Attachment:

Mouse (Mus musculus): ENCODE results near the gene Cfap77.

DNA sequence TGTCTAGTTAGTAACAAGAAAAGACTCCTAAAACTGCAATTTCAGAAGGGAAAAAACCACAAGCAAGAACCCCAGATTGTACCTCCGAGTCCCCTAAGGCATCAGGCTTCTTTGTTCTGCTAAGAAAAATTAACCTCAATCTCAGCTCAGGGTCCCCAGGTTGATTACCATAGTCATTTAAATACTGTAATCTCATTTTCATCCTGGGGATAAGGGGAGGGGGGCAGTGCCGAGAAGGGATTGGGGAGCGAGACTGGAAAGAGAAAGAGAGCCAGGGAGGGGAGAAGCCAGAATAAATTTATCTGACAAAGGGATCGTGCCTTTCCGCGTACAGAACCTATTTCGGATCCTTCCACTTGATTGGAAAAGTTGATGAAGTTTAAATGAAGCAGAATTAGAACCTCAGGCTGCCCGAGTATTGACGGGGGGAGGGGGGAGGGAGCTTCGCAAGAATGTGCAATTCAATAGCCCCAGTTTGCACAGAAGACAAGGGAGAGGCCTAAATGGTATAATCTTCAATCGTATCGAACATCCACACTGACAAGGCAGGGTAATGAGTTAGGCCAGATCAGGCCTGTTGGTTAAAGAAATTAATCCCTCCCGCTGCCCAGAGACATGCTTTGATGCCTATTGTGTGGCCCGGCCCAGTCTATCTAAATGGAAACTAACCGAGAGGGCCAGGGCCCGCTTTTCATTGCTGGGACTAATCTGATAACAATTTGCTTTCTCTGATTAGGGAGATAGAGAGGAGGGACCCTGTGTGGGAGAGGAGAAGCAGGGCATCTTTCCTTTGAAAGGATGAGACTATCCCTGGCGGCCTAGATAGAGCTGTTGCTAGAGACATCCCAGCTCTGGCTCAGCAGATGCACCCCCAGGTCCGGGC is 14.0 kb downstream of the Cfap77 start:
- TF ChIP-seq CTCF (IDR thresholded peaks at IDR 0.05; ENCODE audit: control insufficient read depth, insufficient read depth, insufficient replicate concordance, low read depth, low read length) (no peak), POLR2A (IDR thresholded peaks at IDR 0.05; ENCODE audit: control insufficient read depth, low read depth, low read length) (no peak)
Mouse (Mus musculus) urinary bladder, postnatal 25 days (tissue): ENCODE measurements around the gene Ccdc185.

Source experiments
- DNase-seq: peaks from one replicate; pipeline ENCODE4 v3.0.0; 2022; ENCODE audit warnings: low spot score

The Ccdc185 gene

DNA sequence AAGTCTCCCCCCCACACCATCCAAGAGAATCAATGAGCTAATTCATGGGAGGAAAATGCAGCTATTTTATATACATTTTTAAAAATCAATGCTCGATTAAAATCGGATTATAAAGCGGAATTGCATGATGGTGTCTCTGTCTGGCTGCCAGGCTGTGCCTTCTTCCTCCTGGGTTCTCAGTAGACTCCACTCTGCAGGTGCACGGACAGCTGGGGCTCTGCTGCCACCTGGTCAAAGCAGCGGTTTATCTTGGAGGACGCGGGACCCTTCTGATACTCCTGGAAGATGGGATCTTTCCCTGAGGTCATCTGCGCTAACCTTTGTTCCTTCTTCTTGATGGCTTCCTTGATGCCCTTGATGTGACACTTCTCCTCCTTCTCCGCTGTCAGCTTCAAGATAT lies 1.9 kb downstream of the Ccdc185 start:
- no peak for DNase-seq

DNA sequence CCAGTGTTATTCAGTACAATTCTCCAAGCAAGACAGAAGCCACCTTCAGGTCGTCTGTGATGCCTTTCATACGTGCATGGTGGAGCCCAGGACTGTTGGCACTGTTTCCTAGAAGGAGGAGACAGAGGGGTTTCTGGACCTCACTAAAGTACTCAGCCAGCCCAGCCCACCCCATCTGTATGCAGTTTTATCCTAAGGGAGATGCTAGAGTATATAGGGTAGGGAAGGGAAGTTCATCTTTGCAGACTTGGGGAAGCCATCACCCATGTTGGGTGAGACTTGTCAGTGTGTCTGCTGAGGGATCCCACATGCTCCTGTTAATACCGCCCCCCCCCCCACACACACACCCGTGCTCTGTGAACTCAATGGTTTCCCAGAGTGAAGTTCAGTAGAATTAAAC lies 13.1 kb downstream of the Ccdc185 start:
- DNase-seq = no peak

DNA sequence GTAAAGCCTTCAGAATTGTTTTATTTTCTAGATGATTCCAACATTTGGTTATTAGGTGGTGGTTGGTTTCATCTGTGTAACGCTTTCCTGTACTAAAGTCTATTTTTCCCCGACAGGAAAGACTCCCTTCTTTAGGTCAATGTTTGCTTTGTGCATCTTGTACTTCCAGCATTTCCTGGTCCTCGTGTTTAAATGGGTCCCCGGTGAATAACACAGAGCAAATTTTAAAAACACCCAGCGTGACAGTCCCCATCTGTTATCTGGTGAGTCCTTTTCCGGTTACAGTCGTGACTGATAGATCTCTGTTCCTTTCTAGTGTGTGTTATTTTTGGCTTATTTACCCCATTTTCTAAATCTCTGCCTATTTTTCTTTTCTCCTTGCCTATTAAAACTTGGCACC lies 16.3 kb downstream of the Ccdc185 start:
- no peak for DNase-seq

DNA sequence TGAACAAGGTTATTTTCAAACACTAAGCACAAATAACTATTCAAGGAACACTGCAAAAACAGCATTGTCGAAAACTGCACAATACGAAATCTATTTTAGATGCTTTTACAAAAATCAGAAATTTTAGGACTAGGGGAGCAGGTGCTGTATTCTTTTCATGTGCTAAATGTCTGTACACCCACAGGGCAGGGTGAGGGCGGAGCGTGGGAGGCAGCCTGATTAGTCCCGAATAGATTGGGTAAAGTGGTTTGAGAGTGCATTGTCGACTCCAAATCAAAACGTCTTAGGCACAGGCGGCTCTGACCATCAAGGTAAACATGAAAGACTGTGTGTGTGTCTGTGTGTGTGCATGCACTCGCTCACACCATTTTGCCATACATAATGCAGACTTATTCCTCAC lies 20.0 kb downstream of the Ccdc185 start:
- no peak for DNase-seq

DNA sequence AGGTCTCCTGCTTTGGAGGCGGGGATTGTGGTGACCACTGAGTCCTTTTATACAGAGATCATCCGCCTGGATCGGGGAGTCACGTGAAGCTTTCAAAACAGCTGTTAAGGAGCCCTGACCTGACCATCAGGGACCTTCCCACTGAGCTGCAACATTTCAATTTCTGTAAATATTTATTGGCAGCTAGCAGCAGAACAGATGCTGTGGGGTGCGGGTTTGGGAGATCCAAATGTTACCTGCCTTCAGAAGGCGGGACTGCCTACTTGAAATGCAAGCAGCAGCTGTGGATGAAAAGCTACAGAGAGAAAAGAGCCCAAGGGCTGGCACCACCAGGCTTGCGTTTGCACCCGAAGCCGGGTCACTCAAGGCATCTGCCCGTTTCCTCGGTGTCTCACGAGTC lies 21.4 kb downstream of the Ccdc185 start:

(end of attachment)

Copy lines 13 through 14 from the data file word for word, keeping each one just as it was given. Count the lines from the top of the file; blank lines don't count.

- no peak for DNase-seq

DNA sequence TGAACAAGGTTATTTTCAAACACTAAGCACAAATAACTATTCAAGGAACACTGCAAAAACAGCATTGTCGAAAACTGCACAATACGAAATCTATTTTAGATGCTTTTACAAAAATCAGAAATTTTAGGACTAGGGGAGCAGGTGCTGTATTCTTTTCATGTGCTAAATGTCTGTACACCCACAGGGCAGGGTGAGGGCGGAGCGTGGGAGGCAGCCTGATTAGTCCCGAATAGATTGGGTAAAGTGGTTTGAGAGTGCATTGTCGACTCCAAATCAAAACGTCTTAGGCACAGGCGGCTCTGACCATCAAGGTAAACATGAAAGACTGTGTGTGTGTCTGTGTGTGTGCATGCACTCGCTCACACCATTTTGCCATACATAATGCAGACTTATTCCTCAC lies 20.0 kb downstream of the Ccdc185 start: